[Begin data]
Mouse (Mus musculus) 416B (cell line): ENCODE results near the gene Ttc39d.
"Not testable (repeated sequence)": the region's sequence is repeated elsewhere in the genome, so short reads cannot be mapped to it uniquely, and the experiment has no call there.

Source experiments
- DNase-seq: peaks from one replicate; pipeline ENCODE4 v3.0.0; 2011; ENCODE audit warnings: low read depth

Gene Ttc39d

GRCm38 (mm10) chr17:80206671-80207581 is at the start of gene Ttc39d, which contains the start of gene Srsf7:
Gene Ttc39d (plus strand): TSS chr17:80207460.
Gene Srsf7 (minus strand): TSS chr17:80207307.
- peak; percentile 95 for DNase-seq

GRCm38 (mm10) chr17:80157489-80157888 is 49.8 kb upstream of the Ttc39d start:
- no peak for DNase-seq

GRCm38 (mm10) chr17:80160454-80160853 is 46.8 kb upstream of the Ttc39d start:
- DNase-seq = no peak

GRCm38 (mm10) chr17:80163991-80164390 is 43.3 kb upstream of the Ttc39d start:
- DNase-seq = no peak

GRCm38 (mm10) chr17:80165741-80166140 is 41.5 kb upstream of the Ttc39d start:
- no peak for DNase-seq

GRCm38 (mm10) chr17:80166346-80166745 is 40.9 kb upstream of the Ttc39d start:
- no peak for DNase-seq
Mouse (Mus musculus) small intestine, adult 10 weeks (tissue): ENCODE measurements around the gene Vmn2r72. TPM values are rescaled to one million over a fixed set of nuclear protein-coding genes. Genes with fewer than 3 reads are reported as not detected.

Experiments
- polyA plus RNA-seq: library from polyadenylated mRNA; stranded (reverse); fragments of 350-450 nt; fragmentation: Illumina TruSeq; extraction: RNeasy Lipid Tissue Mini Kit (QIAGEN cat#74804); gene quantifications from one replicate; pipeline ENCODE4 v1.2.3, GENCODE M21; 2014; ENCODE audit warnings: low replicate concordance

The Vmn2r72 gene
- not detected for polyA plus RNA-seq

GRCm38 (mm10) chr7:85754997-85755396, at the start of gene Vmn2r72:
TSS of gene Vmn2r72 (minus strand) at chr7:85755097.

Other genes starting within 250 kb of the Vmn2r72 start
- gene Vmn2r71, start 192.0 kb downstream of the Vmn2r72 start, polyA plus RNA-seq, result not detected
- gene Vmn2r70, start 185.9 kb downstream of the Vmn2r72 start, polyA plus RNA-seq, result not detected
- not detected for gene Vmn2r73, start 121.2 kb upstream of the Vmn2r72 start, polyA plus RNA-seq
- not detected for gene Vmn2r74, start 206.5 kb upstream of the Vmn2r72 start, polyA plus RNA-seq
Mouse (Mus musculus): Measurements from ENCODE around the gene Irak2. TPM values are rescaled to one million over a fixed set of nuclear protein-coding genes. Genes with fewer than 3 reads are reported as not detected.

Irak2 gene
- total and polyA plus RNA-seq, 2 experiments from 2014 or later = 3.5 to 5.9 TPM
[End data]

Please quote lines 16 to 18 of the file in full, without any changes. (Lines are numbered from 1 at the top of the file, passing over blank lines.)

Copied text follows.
GRCm38 (mm10) chr17:80165741-80166140 is 41.5 kb upstream of the Ttc39d start:
- no peak for DNase-seq

GRCm38 (mm10) chr17:80166346-80166745 is 40.9 kb upstream of the Ttc39d start: